Window

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WINDOW. An opening made in the wall of a house to admit light and air, and to enable those who are in to look out.
     2. The owner has a right to make as many windows in his house when not built on the line of his property as he may deem proper, although by so doing be may destroy the privacy of his neighbors. Bac. Ab. Actions in general, B.
     3. In cities and towns it is evident that the owner of a house cannot open windows in the partition wall without the consent of the owner of the adjoining property, unless he possesses the right of having ancient lights. (q.v.) The opening of such windows and destroying the privacy of the adjoining property, is not, however, actionable; the remedy against such encroachment is by obstructing them, without encroaching upon the rights of the party who opened them, so as to prevent a right from being acquired by twenty years use. 3 Camp. 82.

A Law Dictionary, Adapted to the Constitution and Laws of the United States. By John Bouvier. Published 1856.
References in classic literature ?
I am on the uppermost rung of it, and with my left hand seize hold of the window-sill. In this moment of approaching success, I feel my heart beating wildly.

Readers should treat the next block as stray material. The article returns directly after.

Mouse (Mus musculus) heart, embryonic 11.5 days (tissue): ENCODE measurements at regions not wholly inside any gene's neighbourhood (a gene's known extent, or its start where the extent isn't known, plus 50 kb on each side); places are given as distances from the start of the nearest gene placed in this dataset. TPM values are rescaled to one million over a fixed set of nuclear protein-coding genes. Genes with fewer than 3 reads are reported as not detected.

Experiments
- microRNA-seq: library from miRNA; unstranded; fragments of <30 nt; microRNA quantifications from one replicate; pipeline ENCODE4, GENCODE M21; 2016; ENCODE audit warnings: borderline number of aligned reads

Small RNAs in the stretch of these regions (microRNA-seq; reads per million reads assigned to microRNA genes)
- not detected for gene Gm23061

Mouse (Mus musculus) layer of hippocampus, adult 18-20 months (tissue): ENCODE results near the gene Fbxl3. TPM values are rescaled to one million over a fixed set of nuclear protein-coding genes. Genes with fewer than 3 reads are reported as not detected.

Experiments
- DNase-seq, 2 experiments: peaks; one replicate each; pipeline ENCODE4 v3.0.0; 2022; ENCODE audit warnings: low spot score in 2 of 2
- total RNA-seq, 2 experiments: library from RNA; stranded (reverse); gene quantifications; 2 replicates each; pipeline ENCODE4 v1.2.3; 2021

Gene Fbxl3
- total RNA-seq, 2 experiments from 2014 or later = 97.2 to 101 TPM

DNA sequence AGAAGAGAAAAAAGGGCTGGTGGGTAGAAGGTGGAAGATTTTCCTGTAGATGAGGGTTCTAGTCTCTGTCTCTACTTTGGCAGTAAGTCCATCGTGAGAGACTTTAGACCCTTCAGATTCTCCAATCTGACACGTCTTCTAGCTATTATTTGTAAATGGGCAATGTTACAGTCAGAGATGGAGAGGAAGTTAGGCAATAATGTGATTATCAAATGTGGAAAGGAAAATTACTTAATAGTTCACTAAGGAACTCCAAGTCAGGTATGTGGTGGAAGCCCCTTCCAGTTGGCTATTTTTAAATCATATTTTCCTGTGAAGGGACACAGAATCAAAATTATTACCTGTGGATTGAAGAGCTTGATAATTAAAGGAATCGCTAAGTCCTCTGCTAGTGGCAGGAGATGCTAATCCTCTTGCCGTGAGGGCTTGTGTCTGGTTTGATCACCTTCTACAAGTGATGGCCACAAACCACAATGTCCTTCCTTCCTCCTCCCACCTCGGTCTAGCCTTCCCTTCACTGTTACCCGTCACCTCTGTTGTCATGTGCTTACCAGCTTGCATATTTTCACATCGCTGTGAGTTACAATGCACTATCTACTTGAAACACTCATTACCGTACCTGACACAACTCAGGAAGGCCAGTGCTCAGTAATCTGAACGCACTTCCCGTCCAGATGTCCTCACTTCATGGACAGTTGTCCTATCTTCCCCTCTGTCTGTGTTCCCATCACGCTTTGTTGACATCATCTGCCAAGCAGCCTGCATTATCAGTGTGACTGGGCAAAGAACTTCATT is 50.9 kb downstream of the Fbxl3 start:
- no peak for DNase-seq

All of which the gutter-cat did, despite the positive evidence of her senses that this human noise had proceeded from the white bird itself on the window-sill.
Guppy sitting on the window-sill, nodding his head and balancing all these possibilities in his mind, continues thoughtfully to tap it, and clasp it, and measure it with his hand, until he hastily draws his hand away.
'Hallo!' he said, standing on tip-toe on the window-sill, and looking down into the room.
Kitty had read in a magazine that sun-baths were good for the hair; so both she and Cecily tossed their long braids over the window-sill and let them hang there in the broiling sun-shine.
Pontellier had danced twice with her husband, once with Robert, and once with Monsieur Ratignolle, who was thin and tall and swayed like a reed in the wind when he danced, she went out on the gallery and seated herself on the low window-sill, where she commanded a view of all that went on in the hall and could look out toward the Gulf.